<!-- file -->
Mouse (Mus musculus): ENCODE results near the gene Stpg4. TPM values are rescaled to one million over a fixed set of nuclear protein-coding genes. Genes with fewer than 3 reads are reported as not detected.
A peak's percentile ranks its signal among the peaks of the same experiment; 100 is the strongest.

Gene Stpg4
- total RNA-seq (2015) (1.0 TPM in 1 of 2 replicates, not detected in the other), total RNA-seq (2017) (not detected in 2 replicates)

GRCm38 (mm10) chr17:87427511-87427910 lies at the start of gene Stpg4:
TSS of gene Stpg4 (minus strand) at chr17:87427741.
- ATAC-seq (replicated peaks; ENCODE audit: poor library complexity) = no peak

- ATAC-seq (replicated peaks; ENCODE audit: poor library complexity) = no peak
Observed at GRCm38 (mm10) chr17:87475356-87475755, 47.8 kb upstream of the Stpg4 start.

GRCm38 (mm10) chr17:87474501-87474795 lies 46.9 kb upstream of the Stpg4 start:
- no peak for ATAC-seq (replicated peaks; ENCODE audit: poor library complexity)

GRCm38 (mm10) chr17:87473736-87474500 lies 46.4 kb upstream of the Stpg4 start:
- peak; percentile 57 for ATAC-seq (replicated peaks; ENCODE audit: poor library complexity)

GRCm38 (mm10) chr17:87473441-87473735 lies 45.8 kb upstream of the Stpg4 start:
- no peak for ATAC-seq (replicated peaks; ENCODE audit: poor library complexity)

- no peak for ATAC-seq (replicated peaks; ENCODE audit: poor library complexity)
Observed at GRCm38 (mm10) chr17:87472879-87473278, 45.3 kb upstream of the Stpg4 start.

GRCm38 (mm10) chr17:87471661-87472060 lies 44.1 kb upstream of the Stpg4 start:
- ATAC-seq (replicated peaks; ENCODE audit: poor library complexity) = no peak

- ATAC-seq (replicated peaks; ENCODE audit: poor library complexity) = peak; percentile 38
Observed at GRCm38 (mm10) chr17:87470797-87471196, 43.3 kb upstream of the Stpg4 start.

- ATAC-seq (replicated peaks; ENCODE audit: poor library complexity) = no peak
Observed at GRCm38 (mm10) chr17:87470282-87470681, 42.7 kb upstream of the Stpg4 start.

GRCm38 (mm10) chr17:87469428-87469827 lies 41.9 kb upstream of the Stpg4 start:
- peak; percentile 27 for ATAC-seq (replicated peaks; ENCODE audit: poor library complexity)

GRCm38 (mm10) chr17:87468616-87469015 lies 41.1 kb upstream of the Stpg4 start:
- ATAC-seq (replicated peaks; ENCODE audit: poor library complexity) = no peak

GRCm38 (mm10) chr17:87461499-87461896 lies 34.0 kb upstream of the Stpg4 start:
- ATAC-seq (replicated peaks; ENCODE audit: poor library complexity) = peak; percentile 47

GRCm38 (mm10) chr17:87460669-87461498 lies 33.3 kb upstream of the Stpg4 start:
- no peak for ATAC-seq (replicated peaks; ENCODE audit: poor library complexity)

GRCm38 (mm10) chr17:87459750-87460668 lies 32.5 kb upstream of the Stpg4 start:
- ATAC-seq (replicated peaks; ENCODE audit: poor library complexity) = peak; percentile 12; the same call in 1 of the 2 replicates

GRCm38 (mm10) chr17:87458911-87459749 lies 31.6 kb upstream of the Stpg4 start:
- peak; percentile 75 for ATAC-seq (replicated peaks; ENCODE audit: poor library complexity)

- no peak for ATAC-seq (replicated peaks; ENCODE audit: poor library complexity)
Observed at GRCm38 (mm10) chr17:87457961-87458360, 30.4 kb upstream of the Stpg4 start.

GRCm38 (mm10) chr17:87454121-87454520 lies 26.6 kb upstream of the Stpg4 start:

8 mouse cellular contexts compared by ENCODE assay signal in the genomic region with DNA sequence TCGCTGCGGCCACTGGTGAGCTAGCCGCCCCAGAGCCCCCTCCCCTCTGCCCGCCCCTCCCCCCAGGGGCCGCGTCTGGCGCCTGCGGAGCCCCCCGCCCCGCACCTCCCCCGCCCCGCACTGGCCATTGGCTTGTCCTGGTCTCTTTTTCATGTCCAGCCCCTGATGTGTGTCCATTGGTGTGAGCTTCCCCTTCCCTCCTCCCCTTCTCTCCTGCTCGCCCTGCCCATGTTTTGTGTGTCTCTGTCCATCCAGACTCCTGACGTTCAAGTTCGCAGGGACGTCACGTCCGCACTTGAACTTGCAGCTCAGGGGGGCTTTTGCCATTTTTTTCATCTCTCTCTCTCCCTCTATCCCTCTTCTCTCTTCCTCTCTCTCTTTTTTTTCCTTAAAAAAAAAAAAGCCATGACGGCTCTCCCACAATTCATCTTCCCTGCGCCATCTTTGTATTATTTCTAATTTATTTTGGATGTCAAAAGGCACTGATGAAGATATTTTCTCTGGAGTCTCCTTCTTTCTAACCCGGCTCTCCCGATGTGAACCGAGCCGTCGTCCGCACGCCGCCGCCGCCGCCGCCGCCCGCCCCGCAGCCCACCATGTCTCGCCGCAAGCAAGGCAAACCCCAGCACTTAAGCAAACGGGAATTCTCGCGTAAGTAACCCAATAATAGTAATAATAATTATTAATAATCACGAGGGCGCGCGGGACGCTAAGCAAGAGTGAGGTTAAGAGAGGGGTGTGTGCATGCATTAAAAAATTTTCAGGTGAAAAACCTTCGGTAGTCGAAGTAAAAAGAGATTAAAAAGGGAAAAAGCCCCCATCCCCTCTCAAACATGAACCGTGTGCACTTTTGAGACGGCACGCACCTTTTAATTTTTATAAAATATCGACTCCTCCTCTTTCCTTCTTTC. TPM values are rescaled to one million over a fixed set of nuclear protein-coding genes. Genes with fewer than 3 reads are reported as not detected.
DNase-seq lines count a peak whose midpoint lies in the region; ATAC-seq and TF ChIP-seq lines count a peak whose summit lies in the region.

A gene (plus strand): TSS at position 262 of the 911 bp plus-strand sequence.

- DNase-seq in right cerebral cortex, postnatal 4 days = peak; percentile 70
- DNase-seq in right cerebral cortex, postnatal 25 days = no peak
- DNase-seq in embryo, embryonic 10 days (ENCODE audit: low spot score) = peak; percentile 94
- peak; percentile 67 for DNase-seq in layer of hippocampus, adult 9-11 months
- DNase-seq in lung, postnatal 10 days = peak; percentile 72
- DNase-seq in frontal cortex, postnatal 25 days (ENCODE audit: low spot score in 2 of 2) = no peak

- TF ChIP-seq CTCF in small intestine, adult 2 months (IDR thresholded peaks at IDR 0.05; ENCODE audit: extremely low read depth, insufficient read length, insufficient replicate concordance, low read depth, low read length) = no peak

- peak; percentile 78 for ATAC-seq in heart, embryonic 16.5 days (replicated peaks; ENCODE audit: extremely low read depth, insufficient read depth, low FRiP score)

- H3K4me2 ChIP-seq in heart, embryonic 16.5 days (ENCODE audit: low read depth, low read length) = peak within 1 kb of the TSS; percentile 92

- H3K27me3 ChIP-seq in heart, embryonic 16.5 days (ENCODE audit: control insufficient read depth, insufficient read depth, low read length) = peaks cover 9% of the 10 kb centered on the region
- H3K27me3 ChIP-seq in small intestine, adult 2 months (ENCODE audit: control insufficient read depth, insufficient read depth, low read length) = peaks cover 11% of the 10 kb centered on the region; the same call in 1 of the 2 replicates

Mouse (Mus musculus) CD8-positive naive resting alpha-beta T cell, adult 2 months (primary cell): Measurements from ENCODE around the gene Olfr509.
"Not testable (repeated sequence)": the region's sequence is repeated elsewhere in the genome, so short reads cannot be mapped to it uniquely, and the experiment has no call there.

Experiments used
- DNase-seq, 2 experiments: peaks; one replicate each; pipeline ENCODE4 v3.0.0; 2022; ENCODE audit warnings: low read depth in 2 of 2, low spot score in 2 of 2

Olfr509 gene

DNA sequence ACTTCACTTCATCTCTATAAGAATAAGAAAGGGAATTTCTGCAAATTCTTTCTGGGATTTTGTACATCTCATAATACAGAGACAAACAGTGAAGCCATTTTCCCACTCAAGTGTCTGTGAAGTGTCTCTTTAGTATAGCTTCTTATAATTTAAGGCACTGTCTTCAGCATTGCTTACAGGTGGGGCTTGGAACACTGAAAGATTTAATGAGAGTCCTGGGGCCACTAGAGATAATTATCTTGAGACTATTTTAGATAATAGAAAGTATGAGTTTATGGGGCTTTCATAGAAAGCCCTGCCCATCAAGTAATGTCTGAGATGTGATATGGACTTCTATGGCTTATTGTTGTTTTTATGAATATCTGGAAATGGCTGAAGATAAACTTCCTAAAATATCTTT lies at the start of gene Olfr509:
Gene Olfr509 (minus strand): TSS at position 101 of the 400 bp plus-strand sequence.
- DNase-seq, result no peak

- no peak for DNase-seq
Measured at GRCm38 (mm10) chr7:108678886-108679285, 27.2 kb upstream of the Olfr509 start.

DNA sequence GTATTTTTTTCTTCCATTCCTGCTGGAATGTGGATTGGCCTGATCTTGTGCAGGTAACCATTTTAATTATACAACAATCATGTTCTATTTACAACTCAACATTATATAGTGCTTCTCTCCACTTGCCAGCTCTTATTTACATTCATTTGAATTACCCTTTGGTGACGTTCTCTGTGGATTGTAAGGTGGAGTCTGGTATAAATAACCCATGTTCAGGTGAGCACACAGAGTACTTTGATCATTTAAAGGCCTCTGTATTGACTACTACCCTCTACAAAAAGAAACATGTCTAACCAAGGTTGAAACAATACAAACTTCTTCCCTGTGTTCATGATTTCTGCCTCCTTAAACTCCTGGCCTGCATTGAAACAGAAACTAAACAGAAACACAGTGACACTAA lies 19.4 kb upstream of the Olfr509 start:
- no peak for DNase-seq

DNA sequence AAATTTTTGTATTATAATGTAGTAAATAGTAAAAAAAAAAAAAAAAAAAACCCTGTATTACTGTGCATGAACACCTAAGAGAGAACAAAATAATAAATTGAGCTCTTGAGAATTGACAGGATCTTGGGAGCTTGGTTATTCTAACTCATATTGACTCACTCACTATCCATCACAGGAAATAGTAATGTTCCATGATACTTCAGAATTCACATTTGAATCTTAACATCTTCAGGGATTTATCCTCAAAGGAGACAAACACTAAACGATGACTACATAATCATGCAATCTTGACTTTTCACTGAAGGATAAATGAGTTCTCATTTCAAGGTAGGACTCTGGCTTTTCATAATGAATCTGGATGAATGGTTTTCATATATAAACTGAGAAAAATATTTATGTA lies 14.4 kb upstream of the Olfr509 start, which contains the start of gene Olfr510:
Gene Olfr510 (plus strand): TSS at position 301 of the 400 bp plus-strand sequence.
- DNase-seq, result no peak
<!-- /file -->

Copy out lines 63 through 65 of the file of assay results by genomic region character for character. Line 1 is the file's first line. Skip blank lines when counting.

DNA sequence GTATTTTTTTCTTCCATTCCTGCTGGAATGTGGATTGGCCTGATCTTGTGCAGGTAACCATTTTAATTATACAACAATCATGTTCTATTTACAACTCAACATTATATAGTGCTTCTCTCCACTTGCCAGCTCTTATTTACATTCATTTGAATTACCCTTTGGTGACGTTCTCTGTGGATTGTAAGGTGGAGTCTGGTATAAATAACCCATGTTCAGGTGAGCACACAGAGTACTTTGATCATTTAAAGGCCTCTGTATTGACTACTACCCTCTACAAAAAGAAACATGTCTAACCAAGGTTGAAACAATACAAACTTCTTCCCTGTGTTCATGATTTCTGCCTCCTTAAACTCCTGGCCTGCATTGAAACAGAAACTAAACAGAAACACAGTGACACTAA lies 19.4 kb upstream of the Olfr509 start:
- no peak for DNase-seq

DNA sequence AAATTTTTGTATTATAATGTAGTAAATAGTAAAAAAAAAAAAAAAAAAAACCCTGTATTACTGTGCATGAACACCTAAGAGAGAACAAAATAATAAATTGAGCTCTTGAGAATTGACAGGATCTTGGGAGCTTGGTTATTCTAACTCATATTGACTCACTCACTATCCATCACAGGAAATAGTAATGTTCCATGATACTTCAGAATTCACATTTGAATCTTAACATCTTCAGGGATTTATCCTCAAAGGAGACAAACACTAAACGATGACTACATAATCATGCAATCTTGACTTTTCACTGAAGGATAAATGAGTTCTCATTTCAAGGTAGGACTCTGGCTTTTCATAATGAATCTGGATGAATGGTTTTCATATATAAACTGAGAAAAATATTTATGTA lies 14.4 kb upstream of the Olfr509 start, which contains the start of gene Olfr510: